Quality of prenatal care questionnaire: instrument development and testing
- Equal contributors
1 College of Nursing and Departments of Community Health Sciences and Obstetrics, Gynecology and Reproductive Sciences, College of Medicine, Faculty of Health Sciences, University of Manitoba, 89 Curry Place, Winnipeg R3T 2N2, Manitoba, Canada
2 School of Nursing and Department of Clinical Epidemiology and Biostatistics, Faculty of Health Sciences, McMaster University, 1280 Main Street West, Hamilton L8S 4K1, Ontario, Canada
3 Gilbrea Centre for Studies in Aging, McMaster University, 1280 Main Street West, Hamilton L8S 4M4, Ontario, Canada
4 Departments of Paediatrics and Community Health Sciences, Faculty of Medicine, University of Calgary, 2888 Shaganappi Trail NW, Calgary T3B 6A8, Alberta, Canada
5 School of Population and Public Health, University of British Columbia, 2206 East Mall, Vancouver V6N 1Z3, British Columbia, Canada
6 Department of Obstetrics and Gynecology, IWK Health Centre, Dalhousie University, 5980 University Avenue, P.O. Box 9700, Halifax B3K 6R8, Nova Scotia, Canada
7 Faculty of Nursing, University of Alberta, 5-258 Edmonton Clinic Health Academy, 11405-87th Avenue, Edmonton T6G 1C9, Alberta, Canada
8 Department of Obstetrics and Gynecology and Department of Clinical Epidemiology and Biostatistics, Faculty of Health Sciences, McMaster University, 1280 Main Street West, Hamilton L8S 4K, Ontario, Canada
9 Department of Obstetrics, Gynecology and Reproductive Sciences, College of Medicine, Faculty of Health Sciences, University of Manitoba, 735 Notre Dame Avenue, University of Manitoba, Winnipeg R3T 2N2, Manitoba, Canada
BMC Pregnancy and Childbirth 2014, 14:188 doi:10.1186/1471-2393-14-188Published: 3 June 2014
Utilization indices exist to measure quantity of prenatal care, but currently there is no published instrument to assess quality of prenatal care. The purpose of this study was to develop and test a new instrument, the Quality of Prenatal Care Questionnaire (QPCQ).
Data for this instrument development study were collected in five Canadian cities. Items for the QPCQ were generated through interviews with 40 pregnant women and 40 health care providers and a review of prenatal care guidelines, followed by assessment of content validity and rating of importance of items. The preliminary 100-item QPCQ was administered to 422 postpartum women to conduct item reduction using exploratory factor analysis. The final 46-item version of the QPCQ was then administered to another 422 postpartum women to establish its construct validity, and internal consistency and test-retest reliability.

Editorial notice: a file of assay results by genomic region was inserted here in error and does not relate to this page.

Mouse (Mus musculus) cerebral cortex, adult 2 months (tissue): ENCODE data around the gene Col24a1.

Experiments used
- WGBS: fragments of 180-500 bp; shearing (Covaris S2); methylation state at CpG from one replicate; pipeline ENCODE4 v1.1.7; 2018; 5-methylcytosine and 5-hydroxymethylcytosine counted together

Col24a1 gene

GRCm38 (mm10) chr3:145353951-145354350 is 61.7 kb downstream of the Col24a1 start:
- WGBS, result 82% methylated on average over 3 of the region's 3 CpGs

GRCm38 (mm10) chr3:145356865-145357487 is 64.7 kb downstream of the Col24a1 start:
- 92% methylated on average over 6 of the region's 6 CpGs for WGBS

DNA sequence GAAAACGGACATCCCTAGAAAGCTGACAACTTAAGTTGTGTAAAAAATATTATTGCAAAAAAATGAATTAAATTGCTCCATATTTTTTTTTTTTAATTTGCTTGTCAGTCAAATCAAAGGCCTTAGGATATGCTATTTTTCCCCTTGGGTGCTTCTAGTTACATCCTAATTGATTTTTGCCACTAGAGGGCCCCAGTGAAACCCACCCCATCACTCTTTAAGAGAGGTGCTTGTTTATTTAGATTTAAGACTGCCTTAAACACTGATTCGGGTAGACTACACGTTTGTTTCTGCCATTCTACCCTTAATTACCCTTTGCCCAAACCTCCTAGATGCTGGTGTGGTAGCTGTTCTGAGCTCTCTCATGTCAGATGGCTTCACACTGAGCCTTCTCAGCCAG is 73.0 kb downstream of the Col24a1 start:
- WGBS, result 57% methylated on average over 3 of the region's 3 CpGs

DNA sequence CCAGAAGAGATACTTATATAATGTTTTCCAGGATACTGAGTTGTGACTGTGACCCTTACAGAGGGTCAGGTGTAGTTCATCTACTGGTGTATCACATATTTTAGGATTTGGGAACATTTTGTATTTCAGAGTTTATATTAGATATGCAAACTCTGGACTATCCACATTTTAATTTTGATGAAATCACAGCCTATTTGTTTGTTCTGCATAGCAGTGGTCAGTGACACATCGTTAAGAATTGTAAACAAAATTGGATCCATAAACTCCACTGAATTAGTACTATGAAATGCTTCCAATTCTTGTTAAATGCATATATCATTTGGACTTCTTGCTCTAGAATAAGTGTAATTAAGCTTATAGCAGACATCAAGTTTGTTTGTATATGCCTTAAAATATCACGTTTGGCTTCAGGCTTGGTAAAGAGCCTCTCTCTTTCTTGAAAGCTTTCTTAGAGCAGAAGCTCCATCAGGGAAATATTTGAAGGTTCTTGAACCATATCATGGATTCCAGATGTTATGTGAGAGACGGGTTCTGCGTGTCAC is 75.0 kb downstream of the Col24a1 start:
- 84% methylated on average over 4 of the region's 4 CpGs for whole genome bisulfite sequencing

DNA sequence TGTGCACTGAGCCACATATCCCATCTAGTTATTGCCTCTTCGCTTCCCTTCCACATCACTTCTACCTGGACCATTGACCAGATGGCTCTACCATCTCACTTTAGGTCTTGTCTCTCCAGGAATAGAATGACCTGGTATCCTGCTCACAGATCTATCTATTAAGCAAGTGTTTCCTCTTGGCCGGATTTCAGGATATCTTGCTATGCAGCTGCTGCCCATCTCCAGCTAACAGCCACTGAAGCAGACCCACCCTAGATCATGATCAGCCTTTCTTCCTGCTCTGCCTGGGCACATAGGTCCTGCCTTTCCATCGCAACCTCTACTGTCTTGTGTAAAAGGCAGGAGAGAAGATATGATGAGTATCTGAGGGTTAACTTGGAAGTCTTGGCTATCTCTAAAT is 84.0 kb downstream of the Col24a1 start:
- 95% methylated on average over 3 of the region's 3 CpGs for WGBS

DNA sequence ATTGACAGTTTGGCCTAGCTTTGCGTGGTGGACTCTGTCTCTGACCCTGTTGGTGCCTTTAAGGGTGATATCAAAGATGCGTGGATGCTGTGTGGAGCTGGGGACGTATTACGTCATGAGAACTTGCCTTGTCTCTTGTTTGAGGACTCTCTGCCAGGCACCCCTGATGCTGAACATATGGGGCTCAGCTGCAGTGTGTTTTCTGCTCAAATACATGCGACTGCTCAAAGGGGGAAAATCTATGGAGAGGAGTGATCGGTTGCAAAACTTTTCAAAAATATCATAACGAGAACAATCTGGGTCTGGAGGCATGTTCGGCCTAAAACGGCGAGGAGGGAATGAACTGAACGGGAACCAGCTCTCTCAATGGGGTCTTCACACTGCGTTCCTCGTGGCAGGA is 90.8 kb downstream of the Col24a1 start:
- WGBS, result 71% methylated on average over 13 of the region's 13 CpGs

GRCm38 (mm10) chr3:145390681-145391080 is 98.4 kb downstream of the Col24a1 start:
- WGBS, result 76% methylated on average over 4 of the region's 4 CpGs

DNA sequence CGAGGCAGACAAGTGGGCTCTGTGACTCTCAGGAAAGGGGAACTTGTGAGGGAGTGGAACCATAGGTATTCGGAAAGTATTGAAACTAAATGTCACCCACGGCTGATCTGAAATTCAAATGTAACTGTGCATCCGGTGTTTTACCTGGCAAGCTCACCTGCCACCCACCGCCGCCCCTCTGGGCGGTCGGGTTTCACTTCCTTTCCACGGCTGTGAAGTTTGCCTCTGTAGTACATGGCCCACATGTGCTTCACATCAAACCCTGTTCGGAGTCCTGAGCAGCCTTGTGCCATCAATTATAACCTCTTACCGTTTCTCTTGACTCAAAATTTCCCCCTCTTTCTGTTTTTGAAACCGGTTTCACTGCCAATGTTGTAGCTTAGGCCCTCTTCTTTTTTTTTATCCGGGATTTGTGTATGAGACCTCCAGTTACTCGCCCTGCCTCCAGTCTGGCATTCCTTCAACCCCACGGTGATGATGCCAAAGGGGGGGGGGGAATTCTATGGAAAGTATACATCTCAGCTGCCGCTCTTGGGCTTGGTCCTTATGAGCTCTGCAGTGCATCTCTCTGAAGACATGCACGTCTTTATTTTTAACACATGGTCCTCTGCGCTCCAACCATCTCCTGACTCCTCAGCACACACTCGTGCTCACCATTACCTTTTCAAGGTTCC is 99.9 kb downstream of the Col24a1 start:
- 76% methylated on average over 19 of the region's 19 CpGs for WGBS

Exploratory factor analysis reduced the QPCQ to 46 items, factored into 6 subscales, which subsequently were validated by confirmatory factor analysis. Construct validity was also demonstrated using a hypothesis testing approach; there was a significant positive association between women’s ratings of the quality of prenatal care and their satisfaction with care (r = 0.81). Convergent validity was demonstrated by a significant positive correlation (r = 0.63) between the “Support and Respect” subscale of the QPCQ and the “Respectfulness/Emotional Support” subscale of the Prenatal Interpersonal Processes of Care instrument. The overall QPCQ had acceptable internal consistency reliability (Cronbach’s alpha = 0.96), as did each of the subscales. The test-retest reliability result (Intra-class correlation coefficient = 0.88) indicated stability of the instrument on repeat administration approximately one week later. Temporal stability testing confirmed that women’s ratings of their quality of prenatal care did not change as a result of giving birth or between the early postpartum period and 4 to 6 weeks postpartum.
The QPCQ is a valid and reliable instrument that will be useful in future research as an outcome measure to compare quality of care across geographic regions, populations, and service delivery models, and to assess the relationship between quality of care and maternal and infant health outcomes.